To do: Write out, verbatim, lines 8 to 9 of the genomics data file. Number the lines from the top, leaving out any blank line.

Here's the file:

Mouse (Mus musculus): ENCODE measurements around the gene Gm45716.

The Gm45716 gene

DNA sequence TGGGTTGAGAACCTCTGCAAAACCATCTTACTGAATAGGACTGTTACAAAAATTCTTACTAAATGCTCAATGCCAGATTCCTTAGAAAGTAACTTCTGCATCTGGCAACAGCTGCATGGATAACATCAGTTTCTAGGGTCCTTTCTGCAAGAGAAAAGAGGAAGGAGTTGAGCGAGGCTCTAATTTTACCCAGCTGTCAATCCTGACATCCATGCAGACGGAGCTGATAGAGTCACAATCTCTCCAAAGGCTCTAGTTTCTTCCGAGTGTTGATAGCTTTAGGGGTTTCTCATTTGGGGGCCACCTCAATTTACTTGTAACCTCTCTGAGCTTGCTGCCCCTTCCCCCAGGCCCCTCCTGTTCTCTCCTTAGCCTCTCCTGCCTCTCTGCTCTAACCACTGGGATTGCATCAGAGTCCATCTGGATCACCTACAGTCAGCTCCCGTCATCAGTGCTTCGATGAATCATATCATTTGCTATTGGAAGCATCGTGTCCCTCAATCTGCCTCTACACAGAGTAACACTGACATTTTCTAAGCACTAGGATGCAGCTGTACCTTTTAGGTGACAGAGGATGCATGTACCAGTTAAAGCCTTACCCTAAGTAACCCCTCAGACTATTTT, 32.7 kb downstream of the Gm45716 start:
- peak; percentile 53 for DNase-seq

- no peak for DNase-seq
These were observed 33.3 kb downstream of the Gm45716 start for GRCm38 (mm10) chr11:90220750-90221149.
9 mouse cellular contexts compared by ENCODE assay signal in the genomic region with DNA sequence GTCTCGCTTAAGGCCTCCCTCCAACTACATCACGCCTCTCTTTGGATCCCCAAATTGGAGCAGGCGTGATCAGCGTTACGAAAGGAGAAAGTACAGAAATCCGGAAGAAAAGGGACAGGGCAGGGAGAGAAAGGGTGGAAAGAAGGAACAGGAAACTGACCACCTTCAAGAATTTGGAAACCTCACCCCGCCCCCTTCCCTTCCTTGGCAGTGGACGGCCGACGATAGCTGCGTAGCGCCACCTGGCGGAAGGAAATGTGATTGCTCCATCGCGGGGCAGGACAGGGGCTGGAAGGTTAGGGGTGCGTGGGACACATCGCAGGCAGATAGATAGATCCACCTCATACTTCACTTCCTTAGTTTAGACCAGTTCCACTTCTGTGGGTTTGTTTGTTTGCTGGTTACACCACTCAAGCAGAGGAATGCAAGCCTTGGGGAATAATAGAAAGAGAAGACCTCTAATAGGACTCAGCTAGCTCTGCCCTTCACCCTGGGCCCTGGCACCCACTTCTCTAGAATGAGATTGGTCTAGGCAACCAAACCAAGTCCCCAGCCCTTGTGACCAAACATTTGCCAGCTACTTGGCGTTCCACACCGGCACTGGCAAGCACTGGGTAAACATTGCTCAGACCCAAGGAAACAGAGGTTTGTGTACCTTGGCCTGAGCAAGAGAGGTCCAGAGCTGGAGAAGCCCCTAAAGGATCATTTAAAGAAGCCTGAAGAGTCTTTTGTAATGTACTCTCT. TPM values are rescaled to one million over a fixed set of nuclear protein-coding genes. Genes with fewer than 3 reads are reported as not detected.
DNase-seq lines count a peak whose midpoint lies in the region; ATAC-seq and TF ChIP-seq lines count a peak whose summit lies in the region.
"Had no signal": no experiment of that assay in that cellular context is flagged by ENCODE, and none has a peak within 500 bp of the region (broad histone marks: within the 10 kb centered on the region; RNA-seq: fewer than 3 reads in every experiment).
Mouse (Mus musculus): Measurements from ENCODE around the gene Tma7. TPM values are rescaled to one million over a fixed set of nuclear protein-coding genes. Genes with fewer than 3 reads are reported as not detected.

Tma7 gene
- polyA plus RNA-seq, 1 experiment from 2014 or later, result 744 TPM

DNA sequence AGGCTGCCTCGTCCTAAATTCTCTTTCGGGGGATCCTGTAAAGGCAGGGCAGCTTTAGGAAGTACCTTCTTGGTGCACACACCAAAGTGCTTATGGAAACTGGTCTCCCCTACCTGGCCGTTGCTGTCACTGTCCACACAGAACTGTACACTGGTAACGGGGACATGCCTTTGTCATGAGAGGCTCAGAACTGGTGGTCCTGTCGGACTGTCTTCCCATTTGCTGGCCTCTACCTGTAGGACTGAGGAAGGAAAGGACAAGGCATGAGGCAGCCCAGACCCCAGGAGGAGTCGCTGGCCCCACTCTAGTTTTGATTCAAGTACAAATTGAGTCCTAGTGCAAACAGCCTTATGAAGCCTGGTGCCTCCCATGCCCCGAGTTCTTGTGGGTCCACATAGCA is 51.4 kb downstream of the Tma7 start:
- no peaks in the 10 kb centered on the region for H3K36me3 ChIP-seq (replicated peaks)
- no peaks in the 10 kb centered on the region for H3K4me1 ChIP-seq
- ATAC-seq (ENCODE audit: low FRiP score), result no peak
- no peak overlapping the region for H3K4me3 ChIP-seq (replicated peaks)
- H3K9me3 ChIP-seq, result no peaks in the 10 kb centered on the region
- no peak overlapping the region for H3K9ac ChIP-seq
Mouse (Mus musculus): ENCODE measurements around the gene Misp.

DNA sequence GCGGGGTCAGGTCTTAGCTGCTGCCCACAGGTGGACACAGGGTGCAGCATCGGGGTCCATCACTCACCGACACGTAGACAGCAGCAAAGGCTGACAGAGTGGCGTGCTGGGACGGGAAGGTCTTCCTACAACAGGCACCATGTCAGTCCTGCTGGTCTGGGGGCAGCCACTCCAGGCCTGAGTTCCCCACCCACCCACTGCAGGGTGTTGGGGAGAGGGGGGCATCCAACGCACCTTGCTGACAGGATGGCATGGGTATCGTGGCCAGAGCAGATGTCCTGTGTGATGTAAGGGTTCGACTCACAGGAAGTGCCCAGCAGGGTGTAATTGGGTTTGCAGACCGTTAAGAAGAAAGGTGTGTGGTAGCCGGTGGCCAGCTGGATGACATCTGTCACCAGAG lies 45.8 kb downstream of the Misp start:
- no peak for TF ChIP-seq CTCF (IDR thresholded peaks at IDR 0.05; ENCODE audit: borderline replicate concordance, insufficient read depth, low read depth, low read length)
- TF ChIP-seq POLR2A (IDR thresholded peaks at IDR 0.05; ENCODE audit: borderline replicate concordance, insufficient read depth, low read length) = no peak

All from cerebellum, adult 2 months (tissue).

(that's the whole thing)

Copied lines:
DNase-seq lines count a peak whose midpoint lies in the region; ATAC-seq and TF ChIP-seq lines count a peak whose summit lies in the region.
"Had no signal": no experiment of that assay in that cellular context is flagged by ENCODE, and none has a peak within 500 bp of the region (broad histone marks: within the 10 kb centered on the region; RNA-seq: fewer than 3 reads in every experiment).